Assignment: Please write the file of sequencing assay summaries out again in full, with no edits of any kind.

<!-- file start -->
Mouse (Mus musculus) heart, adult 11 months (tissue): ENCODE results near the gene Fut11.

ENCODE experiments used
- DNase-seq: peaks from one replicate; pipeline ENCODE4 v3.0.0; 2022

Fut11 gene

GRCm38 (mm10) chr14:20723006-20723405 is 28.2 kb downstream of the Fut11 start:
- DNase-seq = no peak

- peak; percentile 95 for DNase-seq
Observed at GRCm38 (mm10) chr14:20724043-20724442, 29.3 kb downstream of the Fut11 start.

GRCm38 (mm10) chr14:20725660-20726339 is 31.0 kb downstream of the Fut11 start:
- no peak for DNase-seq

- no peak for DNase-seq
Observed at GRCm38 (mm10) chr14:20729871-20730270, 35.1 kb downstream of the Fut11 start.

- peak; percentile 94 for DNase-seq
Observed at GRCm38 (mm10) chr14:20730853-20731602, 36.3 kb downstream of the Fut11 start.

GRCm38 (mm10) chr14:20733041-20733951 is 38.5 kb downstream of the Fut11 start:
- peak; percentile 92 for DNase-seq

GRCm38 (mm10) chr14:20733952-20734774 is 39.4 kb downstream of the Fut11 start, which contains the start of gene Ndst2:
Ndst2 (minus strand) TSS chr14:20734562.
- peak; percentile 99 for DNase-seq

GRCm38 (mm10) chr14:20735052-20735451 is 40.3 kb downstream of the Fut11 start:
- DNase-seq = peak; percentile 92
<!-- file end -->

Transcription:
Mouse (Mus musculus) heart, adult 11 months (tissue): ENCODE results near the gene Fut11.

ENCODE experiments used
- DNase-seq: peaks from one replicate; pipeline ENCODE4 v3.0.0; 2022

Fut11 gene

GRCm38 (mm10) chr14:20723006-20723405 is 28.2 kb downstream of the Fut11 start:
- DNase-seq = no peak

- peak; percentile 95 for DNase-seq
Observed at GRCm38 (mm10) chr14:20724043-20724442, 29.3 kb downstream of the Fut11 start.

GRCm38 (mm10) chr14:20725660-20726339 is 31.0 kb downstream of the Fut11 start:
- no peak for DNase-seq

- no peak for DNase-seq
Observed at GRCm38 (mm10) chr14:20729871-20730270, 35.1 kb downstream of the Fut11 start.

- peak; percentile 94 for DNase-seq
Observed at GRCm38 (mm10) chr14:20730853-20731602, 36.3 kb downstream of the Fut11 start.

GRCm38 (mm10) chr14:20733041-20733951 is 38.5 kb downstream of the Fut11 start:
- peak; percentile 92 for DNase-seq

GRCm38 (mm10) chr14:20733952-20734774 is 39.4 kb downstream of the Fut11 start, which contains the start of gene Ndst2:
Ndst2 (minus strand) TSS chr14:20734562.
- peak; percentile 99 for DNase-seq

GRCm38 (mm10) chr14:20735052-20735451 is 40.3 kb downstream of the Fut11 start:
- DNase-seq = peak; percentile 92